And Goddard came over to visit him, and to look at the test. And Goddard saw something very, very different in the test. Binet would say, you know, these tests are not a theory of limits. They’re an index of possibilities. But Goddard saw in that test a very efficient instrument that could rank and sort, cheaply and efficiently, thousands, if not millions, of people into an appropriate social niche, because he believed that intelligence was fixed. It was finite. It was static.

BRIAN: So what kind of categories would they put people in after they took some of these tests?

ALAN STOSKOPF: Right. I mean, the big thing was feeble-mindedness. And they’d break that down. You know the joke, oh you’re a moron? Moron is a eugenic term. It was invented by Henry Goddard at that time. When he brought the test over and translated it into English and adapted it for an American context, he saw it as a powerful instrument that would immediately identify, in the case of immigration, who belonged in the country or who didn’t; in the case of schooling, who might belong into the special class, the average class, or the advanced class. And they used it. The first mass testing was at Ellis Island, then it was at the United States Army. Goddard a team of psychologists tested this on 1.5 million army recruits.

And by the way, there’s this humorous side to this, is that the Army realized that, oh my god, nearly 1/3 or more of the recruits were feeble-minded. This can’t be possible. I mean, we need these men to the service. But rather than question the efficacy of the questions and the whole methodology used, they continued to proceed on. And superintendents across the United States and public schools get wind of what’s going on there, and then they say, could we use this not just for special needs, but just to really figure out where all our students belong? And then Pandora’s box opens, because it’s after World War I that this takes off like a rocket ship.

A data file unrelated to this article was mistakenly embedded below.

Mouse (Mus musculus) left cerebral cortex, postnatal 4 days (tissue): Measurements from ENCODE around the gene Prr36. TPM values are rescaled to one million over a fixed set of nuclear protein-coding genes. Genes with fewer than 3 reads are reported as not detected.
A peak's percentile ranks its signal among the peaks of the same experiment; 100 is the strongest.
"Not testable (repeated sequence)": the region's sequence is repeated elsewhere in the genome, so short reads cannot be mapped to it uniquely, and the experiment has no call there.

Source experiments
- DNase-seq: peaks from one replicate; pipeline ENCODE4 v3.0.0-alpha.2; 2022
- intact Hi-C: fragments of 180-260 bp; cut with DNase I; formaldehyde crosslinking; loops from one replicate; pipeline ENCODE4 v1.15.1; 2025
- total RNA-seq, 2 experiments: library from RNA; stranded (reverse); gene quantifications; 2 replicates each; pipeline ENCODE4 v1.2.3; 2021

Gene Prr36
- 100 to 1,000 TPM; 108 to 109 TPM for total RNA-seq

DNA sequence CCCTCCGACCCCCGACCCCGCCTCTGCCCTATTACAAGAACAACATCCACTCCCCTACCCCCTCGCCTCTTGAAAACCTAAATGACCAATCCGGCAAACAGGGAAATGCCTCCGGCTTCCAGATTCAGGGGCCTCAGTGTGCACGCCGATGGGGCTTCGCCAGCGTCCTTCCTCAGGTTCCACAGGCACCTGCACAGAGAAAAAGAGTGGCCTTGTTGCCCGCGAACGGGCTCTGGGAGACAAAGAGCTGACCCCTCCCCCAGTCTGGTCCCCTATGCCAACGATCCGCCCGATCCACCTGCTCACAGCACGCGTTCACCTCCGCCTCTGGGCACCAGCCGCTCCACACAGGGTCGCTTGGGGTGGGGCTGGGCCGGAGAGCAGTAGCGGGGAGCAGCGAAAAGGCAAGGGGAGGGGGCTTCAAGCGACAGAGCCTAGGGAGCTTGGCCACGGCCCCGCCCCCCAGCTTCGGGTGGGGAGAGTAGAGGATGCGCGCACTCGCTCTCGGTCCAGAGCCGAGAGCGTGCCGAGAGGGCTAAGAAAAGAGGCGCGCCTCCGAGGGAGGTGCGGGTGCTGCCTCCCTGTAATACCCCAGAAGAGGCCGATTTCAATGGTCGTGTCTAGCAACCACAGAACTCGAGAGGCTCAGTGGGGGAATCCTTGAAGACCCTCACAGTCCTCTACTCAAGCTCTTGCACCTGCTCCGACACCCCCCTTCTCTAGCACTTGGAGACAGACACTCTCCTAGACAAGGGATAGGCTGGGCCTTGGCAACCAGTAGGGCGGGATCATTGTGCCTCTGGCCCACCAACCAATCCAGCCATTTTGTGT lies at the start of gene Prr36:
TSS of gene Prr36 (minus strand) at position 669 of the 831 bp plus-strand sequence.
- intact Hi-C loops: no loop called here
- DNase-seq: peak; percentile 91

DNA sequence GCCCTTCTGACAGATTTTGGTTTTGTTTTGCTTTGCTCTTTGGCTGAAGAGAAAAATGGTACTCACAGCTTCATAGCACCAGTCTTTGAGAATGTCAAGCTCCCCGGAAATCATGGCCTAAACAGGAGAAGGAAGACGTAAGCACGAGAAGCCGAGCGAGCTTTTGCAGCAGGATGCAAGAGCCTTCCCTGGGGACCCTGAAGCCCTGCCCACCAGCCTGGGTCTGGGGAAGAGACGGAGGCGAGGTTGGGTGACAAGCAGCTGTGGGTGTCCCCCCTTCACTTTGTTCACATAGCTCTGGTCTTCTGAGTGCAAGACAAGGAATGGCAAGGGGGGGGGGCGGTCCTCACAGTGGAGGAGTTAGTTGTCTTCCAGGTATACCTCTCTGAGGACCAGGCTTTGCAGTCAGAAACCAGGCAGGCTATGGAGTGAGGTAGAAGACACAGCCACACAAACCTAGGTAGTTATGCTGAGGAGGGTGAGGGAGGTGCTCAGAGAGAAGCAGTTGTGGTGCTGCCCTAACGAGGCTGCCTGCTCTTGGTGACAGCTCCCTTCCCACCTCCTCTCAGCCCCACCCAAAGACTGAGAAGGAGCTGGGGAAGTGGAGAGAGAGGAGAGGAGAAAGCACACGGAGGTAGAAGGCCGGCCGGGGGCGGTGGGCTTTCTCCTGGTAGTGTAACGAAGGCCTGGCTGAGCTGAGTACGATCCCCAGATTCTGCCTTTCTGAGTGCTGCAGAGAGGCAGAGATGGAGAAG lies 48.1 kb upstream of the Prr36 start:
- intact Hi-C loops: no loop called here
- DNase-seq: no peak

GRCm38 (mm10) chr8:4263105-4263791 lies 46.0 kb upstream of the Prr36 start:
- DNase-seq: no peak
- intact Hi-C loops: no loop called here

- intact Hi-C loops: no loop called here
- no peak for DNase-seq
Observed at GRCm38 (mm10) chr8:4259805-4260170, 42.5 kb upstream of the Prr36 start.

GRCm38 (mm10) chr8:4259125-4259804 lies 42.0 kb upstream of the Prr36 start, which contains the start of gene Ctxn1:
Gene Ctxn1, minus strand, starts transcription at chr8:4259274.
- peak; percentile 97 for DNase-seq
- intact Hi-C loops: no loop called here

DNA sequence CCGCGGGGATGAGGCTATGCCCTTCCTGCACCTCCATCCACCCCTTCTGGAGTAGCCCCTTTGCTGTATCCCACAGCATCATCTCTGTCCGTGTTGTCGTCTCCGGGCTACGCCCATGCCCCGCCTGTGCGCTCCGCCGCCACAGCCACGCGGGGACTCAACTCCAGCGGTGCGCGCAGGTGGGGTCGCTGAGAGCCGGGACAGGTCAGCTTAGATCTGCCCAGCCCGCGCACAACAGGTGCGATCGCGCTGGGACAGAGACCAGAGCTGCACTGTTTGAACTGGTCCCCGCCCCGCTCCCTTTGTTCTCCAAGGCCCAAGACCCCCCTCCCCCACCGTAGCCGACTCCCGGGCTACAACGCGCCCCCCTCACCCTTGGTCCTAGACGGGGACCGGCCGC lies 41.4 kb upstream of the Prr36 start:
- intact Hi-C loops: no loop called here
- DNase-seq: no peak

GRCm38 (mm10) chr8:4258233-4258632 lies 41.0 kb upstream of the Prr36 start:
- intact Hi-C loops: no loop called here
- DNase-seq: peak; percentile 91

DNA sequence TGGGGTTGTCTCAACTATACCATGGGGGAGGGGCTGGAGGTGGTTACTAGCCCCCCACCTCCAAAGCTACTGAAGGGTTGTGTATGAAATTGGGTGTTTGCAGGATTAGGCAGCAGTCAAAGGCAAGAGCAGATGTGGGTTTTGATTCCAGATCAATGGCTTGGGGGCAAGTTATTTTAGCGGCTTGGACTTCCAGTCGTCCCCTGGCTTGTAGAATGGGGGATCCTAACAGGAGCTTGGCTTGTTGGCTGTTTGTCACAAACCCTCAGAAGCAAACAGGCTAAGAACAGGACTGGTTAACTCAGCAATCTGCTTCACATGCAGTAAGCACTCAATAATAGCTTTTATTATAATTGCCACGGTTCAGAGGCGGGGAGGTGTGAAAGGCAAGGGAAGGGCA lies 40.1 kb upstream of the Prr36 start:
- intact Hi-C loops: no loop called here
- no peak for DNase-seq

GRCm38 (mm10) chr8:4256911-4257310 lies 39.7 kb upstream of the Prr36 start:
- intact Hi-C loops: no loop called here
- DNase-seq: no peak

ED: Tell me a little bit about what these test would have looked like.

ALAN STOSKOPF: The early tests, oftentimes, had 20 questions on them. Oftentimes they were visual images and the tester would say, fix what is wrong with the image. You might see a table with three legs on it, and the idea would be to draw a correct table, or to write in what’s wrong.

ED: I seem to remember these things were so culturally loaded. One of the what’s wrong with this picture was a tennis court without a net on it.

ALAN STOSKOPF: Yeah, yeah.

ED: So people who’d never seen a game of tennis weren’t sure what this should be.

ALAN STOSKOPF: Or there’s a building with a chimney on it, or a missing chimney, and what’s wrong with it? Well, the testers of course would think, oh, missing chimney. But a high percentage of the Italian immigrant kids would put a crucifix because cooking was done outside of the cottage, not in the house itself. So the chimney wouldn’t be there. Made sense to them, but of course they’d be marked incorrectly. And of course, it’s loaded in that way. But at the time it was very unexamined. The famous line by Lewis Terman was, “the tests have told the truth.”

ED: Now, didn’t they notice the fact that you would have 1/3 of the recruits for the United States Army in World War I be ranked as feeble-minded? But that didn’t cause them to recalibrate their faith in these tests?